Recently, a new method was uncovered to estimate game sales on Steam, working out the most played games by using achievement data. Valve quickly changed its API to cut that method off, but not before somebody grabbed the numbers, did the math, and combined the results with a machine learning algorithm to figure out the top 1,000 most played games on Steam.
That person is Sergey Galyonkin, the creator of Steam Spy. When Valve’s profile privacy changes cut off Steam Spy’s data earlier this year, Galyonkin noted that he was working on a machine learning technique to provide similar results, but that the data wasn’t yet accurate enough to be relied on. It seems the achievement tracking technique filled the missing gap.
Big? Small? It doesn’t matter, these are the best PC games.
Galyonkin’s findings should be accurate through July 1. Of course, with achievement-based tracking now cut off by Valve, the numbers won’t remain accurate for much longer.
Since this info is based on achievements, any game without achievements to track won’t be represented. Most of Steam’s biggest games support the feature, but there are some heavy hitters that don’t have achievements – Dota 2, for example, may have topped the list if it could be tracked.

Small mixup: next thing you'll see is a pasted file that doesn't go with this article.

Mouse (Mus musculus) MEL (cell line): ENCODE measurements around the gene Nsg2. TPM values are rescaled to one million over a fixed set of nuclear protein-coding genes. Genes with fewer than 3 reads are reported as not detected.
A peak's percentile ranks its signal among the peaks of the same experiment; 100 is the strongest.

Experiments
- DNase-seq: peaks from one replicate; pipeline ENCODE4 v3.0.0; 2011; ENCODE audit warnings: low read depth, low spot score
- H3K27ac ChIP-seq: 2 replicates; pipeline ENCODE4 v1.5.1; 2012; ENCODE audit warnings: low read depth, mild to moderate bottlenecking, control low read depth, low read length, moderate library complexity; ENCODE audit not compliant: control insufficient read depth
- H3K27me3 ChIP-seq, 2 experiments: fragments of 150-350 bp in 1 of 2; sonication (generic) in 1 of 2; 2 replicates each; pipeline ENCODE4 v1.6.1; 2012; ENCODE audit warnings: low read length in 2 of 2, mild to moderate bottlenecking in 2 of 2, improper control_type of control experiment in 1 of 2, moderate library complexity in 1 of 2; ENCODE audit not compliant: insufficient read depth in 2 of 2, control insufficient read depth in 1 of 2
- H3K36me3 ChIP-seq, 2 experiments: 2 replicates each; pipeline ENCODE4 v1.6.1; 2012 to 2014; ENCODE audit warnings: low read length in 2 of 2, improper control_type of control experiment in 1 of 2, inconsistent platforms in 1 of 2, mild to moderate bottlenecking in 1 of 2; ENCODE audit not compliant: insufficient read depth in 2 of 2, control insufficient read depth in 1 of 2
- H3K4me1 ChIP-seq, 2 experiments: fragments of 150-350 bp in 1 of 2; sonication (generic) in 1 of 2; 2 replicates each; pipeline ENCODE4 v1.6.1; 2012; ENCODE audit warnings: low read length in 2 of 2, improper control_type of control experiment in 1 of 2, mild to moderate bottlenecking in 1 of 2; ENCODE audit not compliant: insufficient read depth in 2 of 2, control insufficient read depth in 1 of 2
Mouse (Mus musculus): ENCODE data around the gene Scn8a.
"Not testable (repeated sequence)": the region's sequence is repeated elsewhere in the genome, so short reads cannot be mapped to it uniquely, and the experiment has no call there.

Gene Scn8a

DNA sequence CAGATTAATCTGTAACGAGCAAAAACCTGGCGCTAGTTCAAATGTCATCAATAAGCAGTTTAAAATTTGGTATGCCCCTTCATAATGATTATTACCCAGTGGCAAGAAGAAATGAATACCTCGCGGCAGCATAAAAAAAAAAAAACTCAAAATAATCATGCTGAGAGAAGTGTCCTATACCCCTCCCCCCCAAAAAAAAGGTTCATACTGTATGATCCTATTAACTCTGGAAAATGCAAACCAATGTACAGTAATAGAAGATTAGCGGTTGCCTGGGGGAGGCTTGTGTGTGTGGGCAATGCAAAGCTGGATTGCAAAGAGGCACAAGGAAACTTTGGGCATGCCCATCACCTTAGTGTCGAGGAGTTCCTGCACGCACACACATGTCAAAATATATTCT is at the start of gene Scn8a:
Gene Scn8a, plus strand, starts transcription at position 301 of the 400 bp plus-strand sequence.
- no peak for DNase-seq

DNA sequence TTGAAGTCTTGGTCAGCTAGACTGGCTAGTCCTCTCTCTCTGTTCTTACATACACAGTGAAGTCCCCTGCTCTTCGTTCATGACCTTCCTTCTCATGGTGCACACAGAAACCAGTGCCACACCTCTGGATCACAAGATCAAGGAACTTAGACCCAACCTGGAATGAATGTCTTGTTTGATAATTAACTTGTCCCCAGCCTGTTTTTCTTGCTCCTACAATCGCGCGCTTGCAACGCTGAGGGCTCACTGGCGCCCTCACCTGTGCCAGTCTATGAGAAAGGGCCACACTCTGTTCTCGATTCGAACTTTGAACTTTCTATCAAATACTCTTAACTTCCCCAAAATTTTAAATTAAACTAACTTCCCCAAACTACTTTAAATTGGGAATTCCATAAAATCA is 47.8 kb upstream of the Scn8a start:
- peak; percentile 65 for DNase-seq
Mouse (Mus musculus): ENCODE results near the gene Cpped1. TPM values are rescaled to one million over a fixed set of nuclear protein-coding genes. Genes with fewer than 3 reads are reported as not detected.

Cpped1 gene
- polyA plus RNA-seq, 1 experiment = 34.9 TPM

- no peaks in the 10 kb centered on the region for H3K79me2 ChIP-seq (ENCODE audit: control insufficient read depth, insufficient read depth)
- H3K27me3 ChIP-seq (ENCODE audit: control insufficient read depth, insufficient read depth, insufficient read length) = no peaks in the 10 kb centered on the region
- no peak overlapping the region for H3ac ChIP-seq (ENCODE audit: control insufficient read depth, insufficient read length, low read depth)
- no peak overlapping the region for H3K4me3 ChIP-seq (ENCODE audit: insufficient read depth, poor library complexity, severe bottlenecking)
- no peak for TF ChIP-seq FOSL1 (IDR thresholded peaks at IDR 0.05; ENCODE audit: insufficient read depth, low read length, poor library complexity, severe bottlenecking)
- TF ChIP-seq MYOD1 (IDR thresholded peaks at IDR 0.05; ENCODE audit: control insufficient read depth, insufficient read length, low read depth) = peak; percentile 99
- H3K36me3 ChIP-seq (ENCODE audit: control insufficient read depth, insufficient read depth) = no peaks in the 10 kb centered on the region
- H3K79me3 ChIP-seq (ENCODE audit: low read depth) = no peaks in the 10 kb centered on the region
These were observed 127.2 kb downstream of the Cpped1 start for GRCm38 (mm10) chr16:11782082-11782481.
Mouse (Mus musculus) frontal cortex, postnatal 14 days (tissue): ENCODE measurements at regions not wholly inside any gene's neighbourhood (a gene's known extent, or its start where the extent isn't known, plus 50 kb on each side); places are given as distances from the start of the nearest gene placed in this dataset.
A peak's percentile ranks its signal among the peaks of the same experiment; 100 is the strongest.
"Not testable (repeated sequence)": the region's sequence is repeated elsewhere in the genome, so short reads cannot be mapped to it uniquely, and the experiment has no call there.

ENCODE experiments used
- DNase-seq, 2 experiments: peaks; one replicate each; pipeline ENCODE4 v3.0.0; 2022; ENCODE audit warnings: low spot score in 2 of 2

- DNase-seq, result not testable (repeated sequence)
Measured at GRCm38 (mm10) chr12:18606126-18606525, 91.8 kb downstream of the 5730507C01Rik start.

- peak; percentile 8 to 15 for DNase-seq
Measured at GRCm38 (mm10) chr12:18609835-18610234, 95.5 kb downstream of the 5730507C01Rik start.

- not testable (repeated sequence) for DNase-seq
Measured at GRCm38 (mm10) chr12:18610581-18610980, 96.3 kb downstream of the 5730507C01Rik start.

Nonetheless, the list still presents some fascinating data. The top 25 titles are listed below, and you can see the full list of 1,000 at Ars Technica, which republished the findings with Galyonkin’s blessing.
It should be no surprise to see the free-to-play Team Fortress 2 in the top spot, nor to see that PlayerUnknown’s Battlegrounds has quickly risen to number three. But not everything is the sort of game you typically see in the mainstream gaming news circles. Free-to-play titles like Unturned, Robocraft, and Brawlhalla are high up on the list as well.
Not everything has a social aspect, either. Some of the top 25 titles include Skyrim, both Portal titles, and Half-Life 2, proving there’s still some life in single player.
Steam’s opaque sales numbers keep coming back into the conversation, as Valve continues cutting off avenues to access the data. The company spoke about creating its own Steam Spy alternative with more accurate data, but more recently shut down the achievement-tracking method of sales estimates. We still have public access to concurrent player counts thanks to Steam’s front-end and SteamCharts, but for total players – and the sales guess that provides – all we have now is this moment in time.